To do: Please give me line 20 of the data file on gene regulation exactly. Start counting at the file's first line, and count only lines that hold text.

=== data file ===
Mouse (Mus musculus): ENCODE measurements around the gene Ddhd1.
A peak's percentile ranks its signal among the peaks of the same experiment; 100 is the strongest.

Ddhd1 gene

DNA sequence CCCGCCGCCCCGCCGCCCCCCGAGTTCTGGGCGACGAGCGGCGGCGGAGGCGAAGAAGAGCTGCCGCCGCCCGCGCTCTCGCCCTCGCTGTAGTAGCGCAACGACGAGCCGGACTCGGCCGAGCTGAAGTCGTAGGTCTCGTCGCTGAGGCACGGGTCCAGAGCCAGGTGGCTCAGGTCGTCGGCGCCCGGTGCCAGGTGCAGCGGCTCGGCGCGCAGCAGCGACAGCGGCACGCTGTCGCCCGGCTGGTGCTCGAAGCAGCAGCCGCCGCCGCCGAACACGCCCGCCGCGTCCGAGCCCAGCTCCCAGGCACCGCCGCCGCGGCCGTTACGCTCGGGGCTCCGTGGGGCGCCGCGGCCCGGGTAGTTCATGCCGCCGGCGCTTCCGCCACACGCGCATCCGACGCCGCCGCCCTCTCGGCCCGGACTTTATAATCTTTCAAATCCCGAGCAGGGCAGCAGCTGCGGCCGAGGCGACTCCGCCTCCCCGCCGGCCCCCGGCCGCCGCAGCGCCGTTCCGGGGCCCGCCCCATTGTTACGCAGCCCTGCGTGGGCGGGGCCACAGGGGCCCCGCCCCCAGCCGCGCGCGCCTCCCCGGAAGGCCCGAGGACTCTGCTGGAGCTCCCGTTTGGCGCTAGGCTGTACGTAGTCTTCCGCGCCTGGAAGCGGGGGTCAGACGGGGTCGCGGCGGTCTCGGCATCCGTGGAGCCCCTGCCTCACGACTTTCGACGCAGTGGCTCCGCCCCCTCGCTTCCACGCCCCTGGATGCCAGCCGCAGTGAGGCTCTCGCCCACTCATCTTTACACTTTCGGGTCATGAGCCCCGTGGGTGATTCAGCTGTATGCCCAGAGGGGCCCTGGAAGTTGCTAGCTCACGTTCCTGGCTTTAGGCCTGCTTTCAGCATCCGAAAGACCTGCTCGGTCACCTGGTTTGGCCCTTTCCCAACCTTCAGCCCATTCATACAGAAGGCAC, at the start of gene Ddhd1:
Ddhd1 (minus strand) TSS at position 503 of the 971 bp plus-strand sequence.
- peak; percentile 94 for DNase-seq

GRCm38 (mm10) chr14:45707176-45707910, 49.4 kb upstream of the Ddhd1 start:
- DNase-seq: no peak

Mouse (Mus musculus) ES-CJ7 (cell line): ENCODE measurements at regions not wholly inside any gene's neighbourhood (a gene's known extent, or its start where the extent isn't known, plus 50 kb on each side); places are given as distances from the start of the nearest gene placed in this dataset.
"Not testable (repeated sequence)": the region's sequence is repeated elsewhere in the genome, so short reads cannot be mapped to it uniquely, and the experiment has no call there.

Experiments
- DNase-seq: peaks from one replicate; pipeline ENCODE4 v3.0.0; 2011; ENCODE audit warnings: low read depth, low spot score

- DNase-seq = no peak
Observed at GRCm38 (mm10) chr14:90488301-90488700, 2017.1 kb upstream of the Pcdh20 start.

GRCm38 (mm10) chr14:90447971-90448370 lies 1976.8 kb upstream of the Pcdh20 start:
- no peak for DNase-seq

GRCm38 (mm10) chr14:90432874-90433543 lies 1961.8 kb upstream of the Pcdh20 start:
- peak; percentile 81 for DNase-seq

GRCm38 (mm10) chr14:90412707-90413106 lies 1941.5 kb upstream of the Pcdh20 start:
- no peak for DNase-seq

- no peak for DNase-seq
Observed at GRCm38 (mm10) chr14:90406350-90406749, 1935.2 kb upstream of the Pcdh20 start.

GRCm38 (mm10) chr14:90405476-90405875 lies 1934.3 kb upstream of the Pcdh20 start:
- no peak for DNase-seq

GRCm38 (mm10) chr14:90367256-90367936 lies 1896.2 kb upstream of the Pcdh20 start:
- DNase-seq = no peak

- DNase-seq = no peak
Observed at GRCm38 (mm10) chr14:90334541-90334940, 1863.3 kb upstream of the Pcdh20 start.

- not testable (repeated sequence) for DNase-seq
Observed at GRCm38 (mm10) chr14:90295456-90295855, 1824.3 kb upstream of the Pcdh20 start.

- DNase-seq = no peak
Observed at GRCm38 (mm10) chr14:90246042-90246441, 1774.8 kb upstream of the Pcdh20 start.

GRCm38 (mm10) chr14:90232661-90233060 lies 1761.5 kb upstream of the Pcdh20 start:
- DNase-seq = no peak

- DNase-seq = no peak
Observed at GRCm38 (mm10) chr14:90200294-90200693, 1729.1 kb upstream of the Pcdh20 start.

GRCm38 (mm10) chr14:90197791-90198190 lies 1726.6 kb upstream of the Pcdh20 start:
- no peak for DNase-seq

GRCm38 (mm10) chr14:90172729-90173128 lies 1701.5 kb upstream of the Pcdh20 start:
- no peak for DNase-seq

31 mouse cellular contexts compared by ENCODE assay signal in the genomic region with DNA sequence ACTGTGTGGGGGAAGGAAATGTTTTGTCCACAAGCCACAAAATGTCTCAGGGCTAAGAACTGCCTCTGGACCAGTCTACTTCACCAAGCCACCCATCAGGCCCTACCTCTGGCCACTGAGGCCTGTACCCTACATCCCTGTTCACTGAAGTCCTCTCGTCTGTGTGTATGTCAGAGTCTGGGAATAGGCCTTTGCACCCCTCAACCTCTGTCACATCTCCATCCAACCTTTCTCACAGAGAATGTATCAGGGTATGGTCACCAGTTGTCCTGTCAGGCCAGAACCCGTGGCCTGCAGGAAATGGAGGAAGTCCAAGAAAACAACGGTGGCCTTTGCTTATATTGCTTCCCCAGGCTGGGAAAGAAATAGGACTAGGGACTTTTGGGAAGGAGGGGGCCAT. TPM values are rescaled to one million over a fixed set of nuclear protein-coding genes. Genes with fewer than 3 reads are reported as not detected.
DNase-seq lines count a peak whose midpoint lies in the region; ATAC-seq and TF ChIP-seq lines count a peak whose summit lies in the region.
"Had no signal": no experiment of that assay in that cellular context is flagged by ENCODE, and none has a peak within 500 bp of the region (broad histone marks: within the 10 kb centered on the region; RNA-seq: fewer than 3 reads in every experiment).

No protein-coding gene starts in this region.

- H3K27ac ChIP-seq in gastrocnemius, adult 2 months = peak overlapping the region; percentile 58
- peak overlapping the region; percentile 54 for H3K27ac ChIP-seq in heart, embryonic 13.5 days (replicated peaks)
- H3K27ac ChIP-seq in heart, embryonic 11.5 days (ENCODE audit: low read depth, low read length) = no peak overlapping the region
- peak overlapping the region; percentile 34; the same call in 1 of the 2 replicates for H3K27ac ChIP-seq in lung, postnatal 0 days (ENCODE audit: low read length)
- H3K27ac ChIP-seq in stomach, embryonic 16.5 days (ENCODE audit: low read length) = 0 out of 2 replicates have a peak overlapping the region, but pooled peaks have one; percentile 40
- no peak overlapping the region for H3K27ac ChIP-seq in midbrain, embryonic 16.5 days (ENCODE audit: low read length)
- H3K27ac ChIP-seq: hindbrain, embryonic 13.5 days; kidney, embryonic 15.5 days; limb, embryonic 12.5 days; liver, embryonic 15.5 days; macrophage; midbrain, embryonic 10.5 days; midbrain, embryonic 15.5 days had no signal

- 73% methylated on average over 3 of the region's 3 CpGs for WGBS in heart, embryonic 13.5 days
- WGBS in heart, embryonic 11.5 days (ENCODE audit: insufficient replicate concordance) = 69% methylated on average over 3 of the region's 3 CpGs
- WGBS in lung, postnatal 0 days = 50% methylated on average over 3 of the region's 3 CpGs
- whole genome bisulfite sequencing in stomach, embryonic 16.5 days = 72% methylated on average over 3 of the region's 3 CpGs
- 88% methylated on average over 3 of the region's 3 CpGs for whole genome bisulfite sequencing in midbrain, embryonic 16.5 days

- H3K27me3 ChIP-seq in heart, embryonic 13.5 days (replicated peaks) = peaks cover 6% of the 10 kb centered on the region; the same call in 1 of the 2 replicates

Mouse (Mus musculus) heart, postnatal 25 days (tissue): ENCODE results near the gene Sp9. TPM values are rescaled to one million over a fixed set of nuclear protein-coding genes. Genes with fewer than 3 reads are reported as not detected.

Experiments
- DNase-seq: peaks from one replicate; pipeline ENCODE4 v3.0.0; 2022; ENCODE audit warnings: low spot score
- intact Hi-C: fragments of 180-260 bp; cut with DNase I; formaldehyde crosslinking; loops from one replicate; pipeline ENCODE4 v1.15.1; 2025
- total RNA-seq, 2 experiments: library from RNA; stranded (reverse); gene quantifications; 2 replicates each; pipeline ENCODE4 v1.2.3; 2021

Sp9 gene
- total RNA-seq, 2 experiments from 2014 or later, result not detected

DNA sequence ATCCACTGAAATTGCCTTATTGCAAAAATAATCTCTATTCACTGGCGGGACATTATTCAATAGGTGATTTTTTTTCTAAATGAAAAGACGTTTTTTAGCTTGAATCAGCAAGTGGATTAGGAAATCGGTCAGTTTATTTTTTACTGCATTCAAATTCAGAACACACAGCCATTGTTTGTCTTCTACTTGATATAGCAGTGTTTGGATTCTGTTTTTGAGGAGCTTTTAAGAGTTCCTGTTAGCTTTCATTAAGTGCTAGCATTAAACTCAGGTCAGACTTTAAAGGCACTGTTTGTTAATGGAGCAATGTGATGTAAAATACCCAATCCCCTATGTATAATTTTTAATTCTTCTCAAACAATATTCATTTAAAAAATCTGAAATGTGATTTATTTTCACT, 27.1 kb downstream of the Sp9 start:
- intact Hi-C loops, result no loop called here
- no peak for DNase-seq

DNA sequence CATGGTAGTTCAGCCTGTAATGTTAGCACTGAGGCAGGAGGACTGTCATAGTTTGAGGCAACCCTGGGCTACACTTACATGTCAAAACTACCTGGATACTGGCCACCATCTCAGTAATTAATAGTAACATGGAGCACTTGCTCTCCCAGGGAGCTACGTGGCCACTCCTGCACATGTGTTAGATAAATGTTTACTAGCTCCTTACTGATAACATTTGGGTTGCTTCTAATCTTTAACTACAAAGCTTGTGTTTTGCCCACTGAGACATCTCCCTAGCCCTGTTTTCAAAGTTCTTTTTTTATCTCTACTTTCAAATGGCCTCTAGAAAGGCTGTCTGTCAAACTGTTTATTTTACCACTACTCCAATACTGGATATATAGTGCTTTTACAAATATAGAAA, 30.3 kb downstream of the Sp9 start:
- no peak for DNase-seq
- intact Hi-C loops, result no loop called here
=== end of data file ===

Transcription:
- no peak for DNase-seq